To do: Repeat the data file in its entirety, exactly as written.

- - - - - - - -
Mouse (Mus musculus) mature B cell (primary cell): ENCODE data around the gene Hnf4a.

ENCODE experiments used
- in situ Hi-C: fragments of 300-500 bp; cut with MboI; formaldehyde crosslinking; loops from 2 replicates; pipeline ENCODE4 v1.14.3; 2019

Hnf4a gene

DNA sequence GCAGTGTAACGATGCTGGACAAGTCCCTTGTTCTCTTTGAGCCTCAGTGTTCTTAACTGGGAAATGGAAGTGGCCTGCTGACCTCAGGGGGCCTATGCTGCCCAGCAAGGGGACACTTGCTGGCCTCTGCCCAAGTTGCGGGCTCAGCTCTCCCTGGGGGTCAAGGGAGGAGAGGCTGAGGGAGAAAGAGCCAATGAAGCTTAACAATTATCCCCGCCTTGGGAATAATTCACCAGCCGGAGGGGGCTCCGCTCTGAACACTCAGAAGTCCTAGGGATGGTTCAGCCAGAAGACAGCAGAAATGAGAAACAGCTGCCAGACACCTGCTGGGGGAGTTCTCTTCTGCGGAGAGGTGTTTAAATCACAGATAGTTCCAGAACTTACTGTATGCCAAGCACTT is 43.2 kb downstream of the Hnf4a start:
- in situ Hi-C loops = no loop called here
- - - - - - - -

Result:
Mouse (Mus musculus) mature B cell (primary cell): ENCODE data around the gene Hnf4a.

ENCODE experiments used
- in situ Hi-C: fragments of 300-500 bp; cut with MboI; formaldehyde crosslinking; loops from 2 replicates; pipeline ENCODE4 v1.14.3; 2019

Hnf4a gene

DNA sequence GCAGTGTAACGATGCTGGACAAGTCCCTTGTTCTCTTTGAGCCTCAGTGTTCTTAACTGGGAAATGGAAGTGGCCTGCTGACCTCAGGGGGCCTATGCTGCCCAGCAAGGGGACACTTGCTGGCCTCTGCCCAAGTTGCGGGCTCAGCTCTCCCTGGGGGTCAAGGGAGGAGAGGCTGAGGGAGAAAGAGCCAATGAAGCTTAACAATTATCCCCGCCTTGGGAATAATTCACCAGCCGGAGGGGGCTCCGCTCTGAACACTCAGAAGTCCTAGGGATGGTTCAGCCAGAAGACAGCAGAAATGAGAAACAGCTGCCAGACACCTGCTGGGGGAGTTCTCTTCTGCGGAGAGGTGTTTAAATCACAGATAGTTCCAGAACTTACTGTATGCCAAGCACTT is 43.2 kb downstream of the Hnf4a start:
- in situ Hi-C loops = no loop called here